Gully! What a gorge-ous couloir, canyon not defile it?

What I may lack in pun quality I try to make up for in exuberant quantity.

Having spent a comfortable pagan night camped amongst the stone sentinels my morning began with another high pass to reach. At 2260m it was only a few hundered short of Selim and constituted a hearty mornings work.

But safe in the knowledge that my destination for the day, Goris, was only 25k beyond I could relax and enjoy the growing majesty of the surrounds.

It hadn't rained here for days but the snow hung on even on the road side making me glad of warm gloves and hat despite the high sun and bitterly lamenting the loss of my buff as the cold wind came down off the peaks.

Ancient Armenia

A deliriously fun descent from Selim was the first order of the day and with Handel's Trumpet Concertio pushing away thoughts of my frozen feet I could concentrate on soaking up the beguilingly hazy views offered up by every twist and turn.

Working my way down the valley I watched as winter fell away replaced by the last of autumns leaves and the beginnings of pretty riverside orchards.

Back on the road again

I had said my goodbyes to Spitak on the Saturday allowing me to take my leave unobtrusively on a clear and crisp Sunday morning. Retracing my steps, taken over a month previously, to Vanadazor.

I had to reach the Iranian border by the 6th of December putting a less than welcome time-scale on my progress. Still after some initial wobbles my confidence returned and the going was fine. If I was stopping rather more than previously and feeling a touch discombobulated it wasn't sufficient to prevent me making steady progress.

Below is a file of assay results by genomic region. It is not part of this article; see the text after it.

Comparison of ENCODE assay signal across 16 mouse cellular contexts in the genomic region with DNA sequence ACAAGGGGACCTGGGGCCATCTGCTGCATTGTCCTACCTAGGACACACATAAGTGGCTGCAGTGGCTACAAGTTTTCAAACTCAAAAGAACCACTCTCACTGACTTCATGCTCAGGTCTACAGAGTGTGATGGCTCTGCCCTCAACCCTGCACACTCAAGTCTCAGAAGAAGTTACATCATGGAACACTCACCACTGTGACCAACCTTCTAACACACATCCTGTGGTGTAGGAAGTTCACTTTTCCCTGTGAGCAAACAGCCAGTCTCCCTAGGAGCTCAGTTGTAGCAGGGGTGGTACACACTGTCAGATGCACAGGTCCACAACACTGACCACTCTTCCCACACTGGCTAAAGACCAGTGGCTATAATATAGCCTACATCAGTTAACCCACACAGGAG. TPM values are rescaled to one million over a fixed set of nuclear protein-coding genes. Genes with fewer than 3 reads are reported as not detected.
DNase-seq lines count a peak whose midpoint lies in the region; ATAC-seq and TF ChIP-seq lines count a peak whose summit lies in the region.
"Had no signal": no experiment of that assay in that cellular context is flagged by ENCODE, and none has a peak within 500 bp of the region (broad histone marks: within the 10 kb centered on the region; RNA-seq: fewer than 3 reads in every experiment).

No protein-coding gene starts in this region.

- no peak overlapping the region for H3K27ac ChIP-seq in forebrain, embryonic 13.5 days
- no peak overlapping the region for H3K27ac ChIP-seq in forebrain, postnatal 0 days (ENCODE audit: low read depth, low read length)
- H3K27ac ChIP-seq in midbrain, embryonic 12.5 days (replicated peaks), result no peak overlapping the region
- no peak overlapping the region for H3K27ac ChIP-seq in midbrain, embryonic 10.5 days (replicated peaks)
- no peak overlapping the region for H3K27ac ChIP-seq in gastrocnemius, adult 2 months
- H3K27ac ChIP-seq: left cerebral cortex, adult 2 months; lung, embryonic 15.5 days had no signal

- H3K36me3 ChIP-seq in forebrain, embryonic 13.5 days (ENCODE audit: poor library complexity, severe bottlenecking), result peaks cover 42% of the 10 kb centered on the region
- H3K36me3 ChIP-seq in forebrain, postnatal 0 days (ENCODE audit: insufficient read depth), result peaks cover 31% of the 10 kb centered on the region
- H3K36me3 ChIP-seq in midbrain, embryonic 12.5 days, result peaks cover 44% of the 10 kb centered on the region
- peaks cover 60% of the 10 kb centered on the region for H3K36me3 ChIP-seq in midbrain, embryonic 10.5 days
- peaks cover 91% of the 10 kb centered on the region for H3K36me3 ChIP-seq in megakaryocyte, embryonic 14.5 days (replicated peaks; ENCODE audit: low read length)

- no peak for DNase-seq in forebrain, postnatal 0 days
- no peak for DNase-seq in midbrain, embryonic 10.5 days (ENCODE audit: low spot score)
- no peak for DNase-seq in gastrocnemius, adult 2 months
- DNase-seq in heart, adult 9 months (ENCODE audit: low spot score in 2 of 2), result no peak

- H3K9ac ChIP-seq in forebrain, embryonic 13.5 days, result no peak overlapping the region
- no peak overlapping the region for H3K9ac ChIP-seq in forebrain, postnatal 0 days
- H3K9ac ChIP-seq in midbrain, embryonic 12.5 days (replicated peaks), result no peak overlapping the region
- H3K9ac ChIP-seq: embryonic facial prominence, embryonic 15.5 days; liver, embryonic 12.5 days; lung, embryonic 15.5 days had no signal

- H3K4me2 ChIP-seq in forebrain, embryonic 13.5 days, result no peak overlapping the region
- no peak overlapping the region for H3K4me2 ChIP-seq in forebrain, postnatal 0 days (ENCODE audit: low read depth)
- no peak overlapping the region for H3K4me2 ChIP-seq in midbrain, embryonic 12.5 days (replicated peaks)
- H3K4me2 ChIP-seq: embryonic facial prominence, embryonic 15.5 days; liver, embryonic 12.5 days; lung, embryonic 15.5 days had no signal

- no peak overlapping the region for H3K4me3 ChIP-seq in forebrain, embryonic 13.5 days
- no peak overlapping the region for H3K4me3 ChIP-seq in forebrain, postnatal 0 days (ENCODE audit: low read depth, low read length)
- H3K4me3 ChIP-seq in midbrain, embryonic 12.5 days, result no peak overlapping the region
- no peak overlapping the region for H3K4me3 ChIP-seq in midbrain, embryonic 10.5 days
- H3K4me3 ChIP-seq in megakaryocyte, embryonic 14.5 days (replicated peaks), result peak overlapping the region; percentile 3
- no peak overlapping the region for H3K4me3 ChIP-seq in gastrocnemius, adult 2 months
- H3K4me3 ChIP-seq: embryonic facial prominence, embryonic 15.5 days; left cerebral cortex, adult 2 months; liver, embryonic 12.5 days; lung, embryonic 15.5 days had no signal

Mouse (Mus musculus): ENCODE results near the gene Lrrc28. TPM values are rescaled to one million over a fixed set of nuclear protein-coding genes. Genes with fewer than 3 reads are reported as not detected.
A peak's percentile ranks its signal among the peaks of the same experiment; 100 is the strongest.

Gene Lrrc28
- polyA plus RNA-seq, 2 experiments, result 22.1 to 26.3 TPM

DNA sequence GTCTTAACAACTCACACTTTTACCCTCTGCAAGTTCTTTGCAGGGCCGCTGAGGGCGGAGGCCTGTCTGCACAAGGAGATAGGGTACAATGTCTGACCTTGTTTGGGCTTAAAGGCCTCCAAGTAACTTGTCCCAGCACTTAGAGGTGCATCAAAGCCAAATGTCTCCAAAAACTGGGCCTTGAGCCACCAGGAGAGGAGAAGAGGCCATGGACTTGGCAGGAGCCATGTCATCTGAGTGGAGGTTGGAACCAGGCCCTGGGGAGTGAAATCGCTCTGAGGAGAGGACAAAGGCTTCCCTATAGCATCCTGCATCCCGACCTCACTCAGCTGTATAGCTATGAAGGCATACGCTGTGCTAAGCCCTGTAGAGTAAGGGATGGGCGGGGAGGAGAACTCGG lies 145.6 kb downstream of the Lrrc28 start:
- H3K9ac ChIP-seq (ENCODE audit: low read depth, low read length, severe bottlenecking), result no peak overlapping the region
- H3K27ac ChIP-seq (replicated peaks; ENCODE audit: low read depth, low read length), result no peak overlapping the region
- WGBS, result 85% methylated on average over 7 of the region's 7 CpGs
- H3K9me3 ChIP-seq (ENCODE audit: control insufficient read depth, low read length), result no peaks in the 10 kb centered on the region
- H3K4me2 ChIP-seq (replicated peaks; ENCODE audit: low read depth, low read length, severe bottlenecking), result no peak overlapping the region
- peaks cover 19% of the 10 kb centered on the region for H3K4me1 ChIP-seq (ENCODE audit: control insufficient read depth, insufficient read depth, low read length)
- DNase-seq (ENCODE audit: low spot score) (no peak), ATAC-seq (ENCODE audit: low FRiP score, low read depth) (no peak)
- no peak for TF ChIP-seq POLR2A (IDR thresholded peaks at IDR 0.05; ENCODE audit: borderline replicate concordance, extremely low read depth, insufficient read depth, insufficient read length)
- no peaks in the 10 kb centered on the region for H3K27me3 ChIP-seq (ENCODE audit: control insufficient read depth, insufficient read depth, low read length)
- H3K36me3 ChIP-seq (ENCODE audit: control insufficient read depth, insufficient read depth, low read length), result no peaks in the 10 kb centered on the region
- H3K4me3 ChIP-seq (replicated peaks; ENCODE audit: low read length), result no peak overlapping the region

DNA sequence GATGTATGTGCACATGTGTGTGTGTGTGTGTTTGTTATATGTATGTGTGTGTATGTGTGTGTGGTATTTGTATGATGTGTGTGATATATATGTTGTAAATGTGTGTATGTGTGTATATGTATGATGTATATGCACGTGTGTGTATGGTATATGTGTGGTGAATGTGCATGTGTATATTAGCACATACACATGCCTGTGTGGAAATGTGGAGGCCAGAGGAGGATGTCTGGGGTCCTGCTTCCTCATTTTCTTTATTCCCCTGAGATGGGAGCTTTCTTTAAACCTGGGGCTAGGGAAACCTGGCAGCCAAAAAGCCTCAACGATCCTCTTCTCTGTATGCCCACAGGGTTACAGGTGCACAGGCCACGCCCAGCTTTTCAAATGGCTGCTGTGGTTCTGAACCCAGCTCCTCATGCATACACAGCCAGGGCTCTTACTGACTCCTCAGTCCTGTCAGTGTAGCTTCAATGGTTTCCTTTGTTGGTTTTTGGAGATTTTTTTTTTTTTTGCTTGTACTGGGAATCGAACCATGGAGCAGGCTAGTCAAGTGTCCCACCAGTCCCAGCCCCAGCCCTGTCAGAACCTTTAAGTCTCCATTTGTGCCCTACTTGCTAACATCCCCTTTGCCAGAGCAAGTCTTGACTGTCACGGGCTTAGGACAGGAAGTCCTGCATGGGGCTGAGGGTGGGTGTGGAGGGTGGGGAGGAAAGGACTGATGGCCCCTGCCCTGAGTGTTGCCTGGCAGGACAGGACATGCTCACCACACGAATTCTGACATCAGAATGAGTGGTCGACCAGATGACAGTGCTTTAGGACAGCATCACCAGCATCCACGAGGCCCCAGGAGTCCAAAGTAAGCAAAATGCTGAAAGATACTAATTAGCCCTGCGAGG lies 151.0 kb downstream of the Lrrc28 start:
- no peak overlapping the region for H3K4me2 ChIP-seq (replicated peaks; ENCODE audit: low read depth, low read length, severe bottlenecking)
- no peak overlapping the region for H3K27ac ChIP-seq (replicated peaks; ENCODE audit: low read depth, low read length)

South of Vanadazor I entered gentle hillsides.

The last of Autumn still hanging on picturesquely in places.

Dark clouds over Yerevan

I took a Marshutka to Yerevan which meant going to some wasteland behind a pharmacy and saying Yerevan to various loiterers before lucking upon a driver, who pointed at this glorious vehicle.

The bus doesn't leave until full and so people enter, put a bag on a seat, and then get off for a cigarette, go shopping, or talk loudly into mobiles. How this doesn't result in the bus never leaving is a mystery to me but through some magical process passengers re-coagulated at a seemingly unappointed moment and we were off.